We arrived at the airport in Delhi, utterly exhausted, around 8:30 PM. The supposedly two hour drive from Agra to Delhi, wound up taking over five long, brutal hours. I wasn’t surprised. Nothing surprised me anymore about India.
We paid our driver, and then entered the fortress-like Delhi airport, guarded at all entrances by machine-gun clod soldiers. Security was extremely tight in India; like nothing I’d ever seen or experienced before. You aren’t even allowed to enter through the airport doors without a valid airplane ticket, boarding pass and passport. A printed out receipt from American Airlines didn’t cut it. So we had to go to another window and get the right documents to be let inside.
We waited in the long line to check in, went through security which involved full-body pat downs and careful inspection of our hand bags. Then we sighed in relief. Finally we were here, safe and sound, and ravishingly hungry after that scrawny, malnourished chicken curry and questionable chicken sandwich. I found the first recognizable and somewhat trustworthy fast food chain I could: Dominos Pizza. It’s pretty hard to mess that up, right? It’s just pizza. My dad opted to eat at the American Airlines sponsored lounge and despite my protests, ordered a green salad. I told him over and over again that it was a mistake. We made it 17 days without eating a salad or any kind of uncooked vegetable, so why was he taking the chance now? I don’t know if it was exhaustion, hunger, lack of vitamins or just not using his head but all my warnings landed on deaf ears. He didn’t listen and greedily consumed not one but two fresh, green salads with relish and delight. It was eleven pm and we still had two more hours until our flight left. So next we moved on to our long awaited glass of red wine.
We grumpily boarded the plane a little after midnight, feeling filthy and beyond tired. As soon as the plane took off, I was out cold and so was my dad. Fifteen hours later, the plane began the descent into overcast skies at Chicago O’Hare International Airport. Home, almost, at last! I was overjoyed!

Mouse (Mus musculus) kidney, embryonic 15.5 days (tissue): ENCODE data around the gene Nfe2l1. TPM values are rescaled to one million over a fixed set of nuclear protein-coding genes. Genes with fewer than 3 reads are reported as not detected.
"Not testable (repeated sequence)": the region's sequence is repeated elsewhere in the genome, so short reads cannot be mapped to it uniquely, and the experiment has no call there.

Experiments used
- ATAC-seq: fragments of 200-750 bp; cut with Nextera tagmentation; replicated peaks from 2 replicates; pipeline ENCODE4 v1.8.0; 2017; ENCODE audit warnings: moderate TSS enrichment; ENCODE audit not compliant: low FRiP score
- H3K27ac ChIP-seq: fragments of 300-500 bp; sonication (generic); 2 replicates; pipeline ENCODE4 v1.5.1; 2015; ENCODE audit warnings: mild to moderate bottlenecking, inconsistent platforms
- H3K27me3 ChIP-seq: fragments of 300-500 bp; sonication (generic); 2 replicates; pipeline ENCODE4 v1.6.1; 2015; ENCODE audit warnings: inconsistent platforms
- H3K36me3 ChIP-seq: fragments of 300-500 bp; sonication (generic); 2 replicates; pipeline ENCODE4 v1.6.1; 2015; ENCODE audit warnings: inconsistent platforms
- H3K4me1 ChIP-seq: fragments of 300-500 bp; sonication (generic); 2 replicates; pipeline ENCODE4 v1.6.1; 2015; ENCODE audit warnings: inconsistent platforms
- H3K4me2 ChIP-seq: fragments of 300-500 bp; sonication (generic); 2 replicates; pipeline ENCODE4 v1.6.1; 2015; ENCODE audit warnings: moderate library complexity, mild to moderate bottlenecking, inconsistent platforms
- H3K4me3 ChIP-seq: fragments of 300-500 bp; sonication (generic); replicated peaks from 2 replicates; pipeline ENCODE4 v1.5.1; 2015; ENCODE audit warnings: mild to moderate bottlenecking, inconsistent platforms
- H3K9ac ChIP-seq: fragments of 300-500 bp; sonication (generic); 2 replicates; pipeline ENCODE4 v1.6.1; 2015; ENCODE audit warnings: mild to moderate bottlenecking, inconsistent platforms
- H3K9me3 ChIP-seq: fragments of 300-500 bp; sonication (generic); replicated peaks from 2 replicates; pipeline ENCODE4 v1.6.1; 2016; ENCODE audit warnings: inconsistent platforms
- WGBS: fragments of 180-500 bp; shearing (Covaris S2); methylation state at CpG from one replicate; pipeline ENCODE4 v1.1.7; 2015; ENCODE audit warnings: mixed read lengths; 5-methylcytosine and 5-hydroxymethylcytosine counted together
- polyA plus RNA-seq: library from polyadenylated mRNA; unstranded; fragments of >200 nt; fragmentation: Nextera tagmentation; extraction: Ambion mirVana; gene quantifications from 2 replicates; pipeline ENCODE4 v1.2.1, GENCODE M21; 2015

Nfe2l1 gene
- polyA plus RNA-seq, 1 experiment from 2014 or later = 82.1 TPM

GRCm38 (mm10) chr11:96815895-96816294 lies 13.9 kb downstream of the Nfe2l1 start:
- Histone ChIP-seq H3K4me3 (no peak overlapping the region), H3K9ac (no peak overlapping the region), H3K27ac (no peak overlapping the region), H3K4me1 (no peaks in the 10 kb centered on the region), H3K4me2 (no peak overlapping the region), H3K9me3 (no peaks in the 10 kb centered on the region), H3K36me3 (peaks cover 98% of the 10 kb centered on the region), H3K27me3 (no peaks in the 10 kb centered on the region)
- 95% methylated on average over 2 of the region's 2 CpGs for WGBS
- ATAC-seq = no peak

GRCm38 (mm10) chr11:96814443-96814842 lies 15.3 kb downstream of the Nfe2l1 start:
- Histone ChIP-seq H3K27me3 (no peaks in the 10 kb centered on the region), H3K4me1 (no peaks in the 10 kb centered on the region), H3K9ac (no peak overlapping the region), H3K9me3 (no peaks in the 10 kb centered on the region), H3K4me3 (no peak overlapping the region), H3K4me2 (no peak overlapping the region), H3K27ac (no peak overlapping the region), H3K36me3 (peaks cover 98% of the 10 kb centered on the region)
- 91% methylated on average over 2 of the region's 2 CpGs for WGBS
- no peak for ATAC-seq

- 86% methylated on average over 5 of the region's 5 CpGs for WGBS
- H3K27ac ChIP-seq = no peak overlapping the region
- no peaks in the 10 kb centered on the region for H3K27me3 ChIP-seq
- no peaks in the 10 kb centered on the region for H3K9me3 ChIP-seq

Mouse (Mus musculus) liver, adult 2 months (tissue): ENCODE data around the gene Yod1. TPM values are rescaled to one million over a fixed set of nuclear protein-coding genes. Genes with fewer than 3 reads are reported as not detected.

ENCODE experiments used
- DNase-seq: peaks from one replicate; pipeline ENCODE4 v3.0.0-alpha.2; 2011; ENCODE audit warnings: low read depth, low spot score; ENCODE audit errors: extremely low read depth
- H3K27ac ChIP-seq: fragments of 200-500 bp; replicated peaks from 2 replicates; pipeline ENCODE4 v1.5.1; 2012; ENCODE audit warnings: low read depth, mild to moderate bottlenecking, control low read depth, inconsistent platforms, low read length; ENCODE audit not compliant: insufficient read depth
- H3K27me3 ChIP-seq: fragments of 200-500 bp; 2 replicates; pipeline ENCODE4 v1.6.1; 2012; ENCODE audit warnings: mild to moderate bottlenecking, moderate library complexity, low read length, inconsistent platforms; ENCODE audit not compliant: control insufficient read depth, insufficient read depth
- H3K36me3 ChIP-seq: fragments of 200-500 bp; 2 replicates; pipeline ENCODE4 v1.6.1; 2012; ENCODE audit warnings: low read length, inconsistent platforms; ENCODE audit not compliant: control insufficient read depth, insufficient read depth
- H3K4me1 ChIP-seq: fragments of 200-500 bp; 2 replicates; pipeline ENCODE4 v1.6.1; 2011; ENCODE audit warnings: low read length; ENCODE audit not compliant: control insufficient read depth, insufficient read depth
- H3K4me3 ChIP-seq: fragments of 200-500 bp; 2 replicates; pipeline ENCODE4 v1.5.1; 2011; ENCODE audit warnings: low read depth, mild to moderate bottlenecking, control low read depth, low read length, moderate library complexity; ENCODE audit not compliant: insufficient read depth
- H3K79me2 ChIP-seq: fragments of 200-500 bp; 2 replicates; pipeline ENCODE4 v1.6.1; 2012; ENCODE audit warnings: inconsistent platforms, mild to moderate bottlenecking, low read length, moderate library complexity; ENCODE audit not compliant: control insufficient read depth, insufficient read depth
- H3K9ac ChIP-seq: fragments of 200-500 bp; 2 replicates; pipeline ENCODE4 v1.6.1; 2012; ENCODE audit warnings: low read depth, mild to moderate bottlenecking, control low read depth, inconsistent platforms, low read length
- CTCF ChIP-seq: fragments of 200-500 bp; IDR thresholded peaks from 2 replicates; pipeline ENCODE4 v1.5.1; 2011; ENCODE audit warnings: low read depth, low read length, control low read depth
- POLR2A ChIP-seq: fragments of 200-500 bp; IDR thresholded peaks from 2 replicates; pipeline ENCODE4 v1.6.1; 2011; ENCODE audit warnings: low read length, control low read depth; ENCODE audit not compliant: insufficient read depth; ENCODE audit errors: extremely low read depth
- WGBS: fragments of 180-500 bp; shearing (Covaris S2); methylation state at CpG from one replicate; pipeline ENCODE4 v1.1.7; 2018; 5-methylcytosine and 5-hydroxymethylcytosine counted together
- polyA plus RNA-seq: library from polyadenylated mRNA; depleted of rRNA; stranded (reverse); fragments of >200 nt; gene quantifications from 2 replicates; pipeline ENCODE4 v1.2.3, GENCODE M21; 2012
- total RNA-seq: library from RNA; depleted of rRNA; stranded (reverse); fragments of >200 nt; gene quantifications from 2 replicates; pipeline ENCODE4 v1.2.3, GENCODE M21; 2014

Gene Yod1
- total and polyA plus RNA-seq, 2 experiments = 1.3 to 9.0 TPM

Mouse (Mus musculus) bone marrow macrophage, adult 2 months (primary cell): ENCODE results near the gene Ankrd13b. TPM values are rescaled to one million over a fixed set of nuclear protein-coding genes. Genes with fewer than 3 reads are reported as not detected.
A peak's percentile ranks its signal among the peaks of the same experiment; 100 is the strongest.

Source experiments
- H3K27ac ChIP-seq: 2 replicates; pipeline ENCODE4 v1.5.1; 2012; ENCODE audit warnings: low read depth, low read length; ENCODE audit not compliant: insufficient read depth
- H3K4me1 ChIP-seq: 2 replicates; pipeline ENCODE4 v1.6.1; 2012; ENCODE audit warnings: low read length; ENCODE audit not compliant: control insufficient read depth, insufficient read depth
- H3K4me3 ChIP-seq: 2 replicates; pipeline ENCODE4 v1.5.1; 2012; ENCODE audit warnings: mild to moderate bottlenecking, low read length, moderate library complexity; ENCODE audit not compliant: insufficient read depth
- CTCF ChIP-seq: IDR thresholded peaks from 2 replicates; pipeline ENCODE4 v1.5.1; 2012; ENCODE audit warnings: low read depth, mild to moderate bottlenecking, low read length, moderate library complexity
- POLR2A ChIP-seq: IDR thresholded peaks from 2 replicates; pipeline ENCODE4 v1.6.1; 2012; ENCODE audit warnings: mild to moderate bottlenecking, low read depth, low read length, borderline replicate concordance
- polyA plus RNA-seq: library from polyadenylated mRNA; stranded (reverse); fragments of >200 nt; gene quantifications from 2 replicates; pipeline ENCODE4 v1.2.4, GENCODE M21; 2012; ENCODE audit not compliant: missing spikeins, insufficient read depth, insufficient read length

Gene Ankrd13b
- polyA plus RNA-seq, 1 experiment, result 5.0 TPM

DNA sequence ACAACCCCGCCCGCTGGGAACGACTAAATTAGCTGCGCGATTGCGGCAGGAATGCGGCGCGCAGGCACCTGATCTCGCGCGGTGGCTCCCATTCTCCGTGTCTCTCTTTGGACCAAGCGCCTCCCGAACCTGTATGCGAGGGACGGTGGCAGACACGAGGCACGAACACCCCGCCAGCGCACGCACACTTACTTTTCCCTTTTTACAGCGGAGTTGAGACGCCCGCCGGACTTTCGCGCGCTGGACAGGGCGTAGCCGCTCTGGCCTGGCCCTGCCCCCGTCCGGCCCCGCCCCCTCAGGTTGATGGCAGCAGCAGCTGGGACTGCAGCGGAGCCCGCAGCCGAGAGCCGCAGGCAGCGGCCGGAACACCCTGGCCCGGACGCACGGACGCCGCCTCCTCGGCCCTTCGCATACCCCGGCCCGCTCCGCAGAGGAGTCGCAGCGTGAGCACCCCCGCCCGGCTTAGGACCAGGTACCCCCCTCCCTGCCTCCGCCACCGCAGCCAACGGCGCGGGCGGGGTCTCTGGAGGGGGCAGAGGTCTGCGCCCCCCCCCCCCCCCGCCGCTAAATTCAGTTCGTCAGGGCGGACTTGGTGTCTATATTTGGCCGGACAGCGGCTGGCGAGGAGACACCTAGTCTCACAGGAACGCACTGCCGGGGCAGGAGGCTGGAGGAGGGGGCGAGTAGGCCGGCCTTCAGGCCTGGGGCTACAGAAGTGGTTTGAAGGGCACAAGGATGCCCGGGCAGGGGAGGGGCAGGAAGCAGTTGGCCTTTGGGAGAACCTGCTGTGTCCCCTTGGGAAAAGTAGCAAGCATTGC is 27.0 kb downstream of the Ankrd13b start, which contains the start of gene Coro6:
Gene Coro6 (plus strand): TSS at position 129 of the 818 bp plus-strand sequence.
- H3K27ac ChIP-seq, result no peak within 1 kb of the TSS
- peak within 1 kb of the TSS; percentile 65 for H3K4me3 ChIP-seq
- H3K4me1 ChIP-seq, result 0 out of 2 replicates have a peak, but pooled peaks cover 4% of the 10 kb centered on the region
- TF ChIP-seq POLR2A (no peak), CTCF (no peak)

We gathered our stuff and headed to the business lounge, one of my dad’s perks with being a frequent flier, and we were delighted to find out that they had freshly remodeled showers! Wow….talk about heaven! The showers were the nicest, cleanest example of plumbing I’d seen in weeks and I took my time indulging.
Not long after the shower, however, it hit me. The infamous, terrifyingly, much-dreaded Delhi Belly! I was practically on the floor, hunched over and in tears, in the wonderfully clean, modern American bathroom. And all I could do was thank god it didn’t happen in Delhi! With no remotely clean or public bathrooms available, it would have been beyond my worst nightmare and humiliation possible. Unfortunately getting stomach ailments is all too common in India and Nepal. The food is not prepared to the same levels of standards and hygiene as found in the States. There were many unfortunate souls on the Annapurna Trek who succumbed to a miserably bad case of the runs. I can’t even imagine how terrible that would have been! You definitely lose all your modesty that is for sure.
Fortunately, I was prepared. I had a stash of antibiotics in my bag which I took immediately and was cured within 24 hours. My father, however, wasn’t so lucky. He did not go to the Travel Clinic before our departure and relied mostly on me for advice. He has traveled the world, way more than me, and has never been sick. This time he was not so lucky. After arriving home in Arizona, he awoke to find himself sopping wet and delirious with fever. My Mom frantically grabbed the one thermometer in the house and took his temperature. It was 104.5 degrees Fahrenheit, an incredibly dangerously high fever. She grabbed her purse, pulled him out of bed and rushed him to the local emergency room. Then his Delhi belly began and lasted for four long, miserable weeks. The fever ebbed and flowed, his stomach killed, and he lost a lot of weight (which he didn’t need to lose!). Test after test was run to no avail. Finally after a month of the runs, it magically stopped. The next day he received a call from the doctor. One of many tests came back yet this one was positive. Apparently he had some sort of nasty parasite living inside his intestines but luckily it must have passed. His lesson was learned the hard way: No more green salads in third-world countries!